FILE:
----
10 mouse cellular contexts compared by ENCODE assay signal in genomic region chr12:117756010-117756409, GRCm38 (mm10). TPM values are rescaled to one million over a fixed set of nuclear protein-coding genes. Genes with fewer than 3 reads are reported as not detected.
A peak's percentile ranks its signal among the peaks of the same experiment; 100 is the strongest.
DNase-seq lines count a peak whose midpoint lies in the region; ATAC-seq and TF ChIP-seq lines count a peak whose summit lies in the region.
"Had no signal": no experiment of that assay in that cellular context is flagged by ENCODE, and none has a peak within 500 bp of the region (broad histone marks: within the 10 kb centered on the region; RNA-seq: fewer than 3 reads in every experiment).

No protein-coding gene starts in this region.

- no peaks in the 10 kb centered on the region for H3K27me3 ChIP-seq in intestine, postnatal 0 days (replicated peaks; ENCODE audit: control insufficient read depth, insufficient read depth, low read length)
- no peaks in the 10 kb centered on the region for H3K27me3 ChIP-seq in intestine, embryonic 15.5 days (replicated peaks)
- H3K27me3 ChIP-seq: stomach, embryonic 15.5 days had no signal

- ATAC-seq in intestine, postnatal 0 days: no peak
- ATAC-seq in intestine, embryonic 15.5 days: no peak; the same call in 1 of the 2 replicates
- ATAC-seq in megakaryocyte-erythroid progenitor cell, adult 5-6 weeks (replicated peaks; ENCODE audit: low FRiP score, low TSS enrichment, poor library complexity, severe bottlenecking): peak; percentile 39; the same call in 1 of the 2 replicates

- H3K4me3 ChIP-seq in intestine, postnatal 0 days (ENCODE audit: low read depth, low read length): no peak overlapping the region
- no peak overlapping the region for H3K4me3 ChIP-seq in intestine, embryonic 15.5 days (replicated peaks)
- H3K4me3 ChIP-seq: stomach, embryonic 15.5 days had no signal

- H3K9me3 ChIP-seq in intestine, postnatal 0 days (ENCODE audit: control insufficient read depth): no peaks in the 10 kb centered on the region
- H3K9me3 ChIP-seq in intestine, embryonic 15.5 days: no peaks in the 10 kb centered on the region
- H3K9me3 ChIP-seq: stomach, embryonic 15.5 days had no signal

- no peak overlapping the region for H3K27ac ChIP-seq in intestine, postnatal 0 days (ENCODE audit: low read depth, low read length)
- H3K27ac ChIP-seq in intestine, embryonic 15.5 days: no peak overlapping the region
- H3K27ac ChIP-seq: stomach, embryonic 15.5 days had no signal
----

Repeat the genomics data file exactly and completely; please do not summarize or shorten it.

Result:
10 mouse cellular contexts compared by ENCODE assay signal in genomic region chr12:117756010-117756409, GRCm38 (mm10). TPM values are rescaled to one million over a fixed set of nuclear protein-coding genes. Genes with fewer than 3 reads are reported as not detected.
A peak's percentile ranks its signal among the peaks of the same experiment; 100 is the strongest.
DNase-seq lines count a peak whose midpoint lies in the region; ATAC-seq and TF ChIP-seq lines count a peak whose summit lies in the region.
"Had no signal": no experiment of that assay in that cellular context is flagged by ENCODE, and none has a peak within 500 bp of the region (broad histone marks: within the 10 kb centered on the region; RNA-seq: fewer than 3 reads in every experiment).

No protein-coding gene starts in this region.

- no peaks in the 10 kb centered on the region for H3K27me3 ChIP-seq in intestine, postnatal 0 days (replicated peaks; ENCODE audit: control insufficient read depth, insufficient read depth, low read length)
- no peaks in the 10 kb centered on the region for H3K27me3 ChIP-seq in intestine, embryonic 15.5 days (replicated peaks)
- H3K27me3 ChIP-seq: stomach, embryonic 15.5 days had no signal

- ATAC-seq in intestine, postnatal 0 days: no peak
- ATAC-seq in intestine, embryonic 15.5 days: no peak; the same call in 1 of the 2 replicates
- ATAC-seq in megakaryocyte-erythroid progenitor cell, adult 5-6 weeks (replicated peaks; ENCODE audit: low FRiP score, low TSS enrichment, poor library complexity, severe bottlenecking): peak; percentile 39; the same call in 1 of the 2 replicates

- H3K4me3 ChIP-seq in intestine, postnatal 0 days (ENCODE audit: low read depth, low read length): no peak overlapping the region
- no peak overlapping the region for H3K4me3 ChIP-seq in intestine, embryonic 15.5 days (replicated peaks)
- H3K4me3 ChIP-seq: stomach, embryonic 15.5 days had no signal

- H3K9me3 ChIP-seq in intestine, postnatal 0 days (ENCODE audit: control insufficient read depth): no peaks in the 10 kb centered on the region
- H3K9me3 ChIP-seq in intestine, embryonic 15.5 days: no peaks in the 10 kb centered on the region
- H3K9me3 ChIP-seq: stomach, embryonic 15.5 days had no signal

- no peak overlapping the region for H3K27ac ChIP-seq in intestine, postnatal 0 days (ENCODE audit: low read depth, low read length)
- H3K27ac ChIP-seq in intestine, embryonic 15.5 days: no peak overlapping the region
- H3K27ac ChIP-seq: stomach, embryonic 15.5 days had no signal